One of the 7 Natural Wonders of the World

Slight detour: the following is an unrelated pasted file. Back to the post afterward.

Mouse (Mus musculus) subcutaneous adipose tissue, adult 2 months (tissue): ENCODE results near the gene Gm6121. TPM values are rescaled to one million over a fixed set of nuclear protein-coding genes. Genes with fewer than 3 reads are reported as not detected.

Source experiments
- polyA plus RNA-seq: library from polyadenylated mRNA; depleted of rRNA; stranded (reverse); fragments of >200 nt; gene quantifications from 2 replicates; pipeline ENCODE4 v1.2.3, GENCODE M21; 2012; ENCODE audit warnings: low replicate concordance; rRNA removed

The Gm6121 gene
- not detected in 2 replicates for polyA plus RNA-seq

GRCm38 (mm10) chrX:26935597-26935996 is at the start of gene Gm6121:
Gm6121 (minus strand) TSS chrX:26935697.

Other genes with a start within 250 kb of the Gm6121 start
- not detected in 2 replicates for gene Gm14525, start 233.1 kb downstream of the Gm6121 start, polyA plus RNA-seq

Vic Falls bungee used to be the tallest in the world, but now is in third place at 111 meters. The bridge is the connection between Zim and Zambia, so you have to get a temporary stamp just to get to the bungee. My number ended up being the first to go, which was both a blessing and a curse. Of course, I started getting anxious as they strapped me in and realizing that I had no way out, but at the same time, I hadn't seen anyone else bungee yet, so I didn't really know what to expect. They shouted out my number and it was time to go. I had to duck out onto a smaller platform where they would do the final harnessing, i.e. wrap giant towels around your legs and then another strap around those, which you would then hang upside down from. Then, it was go time. Because your legs are wrapped in by these towels, you have to waddle out to the edge (the whole time using all of your energy not to trip over). You're told to jump out away from the platform with your arms up and they give you no time to think about the jump, all they do is get your arms up then shout "1, 2, BUNGEE" and they push you off. It's funny because for being such an adrenaline rush, I don't really remember the first part of the fall. It was terrifying the first split second of falling, but then you're just soaring through the air, completely liberated. I wasn't prepared for the second drop, however, and that's when my brain turned on again and realized what I was doing. As you get pulled back up by the force of the drop, you end up floating for a split second (that feels like forever) and then dropping again. This happens several times until you're left spinning upside down waiting for a guy to come down and get you. Those drops were much worse than the initial one because you couldn't really tell how far you were falling or when it would stop. Either way, I survived! After everyone had gone we headed back to the hotel where we would later go on a sunset cruise on the Zambezi and see a bit of wildlife.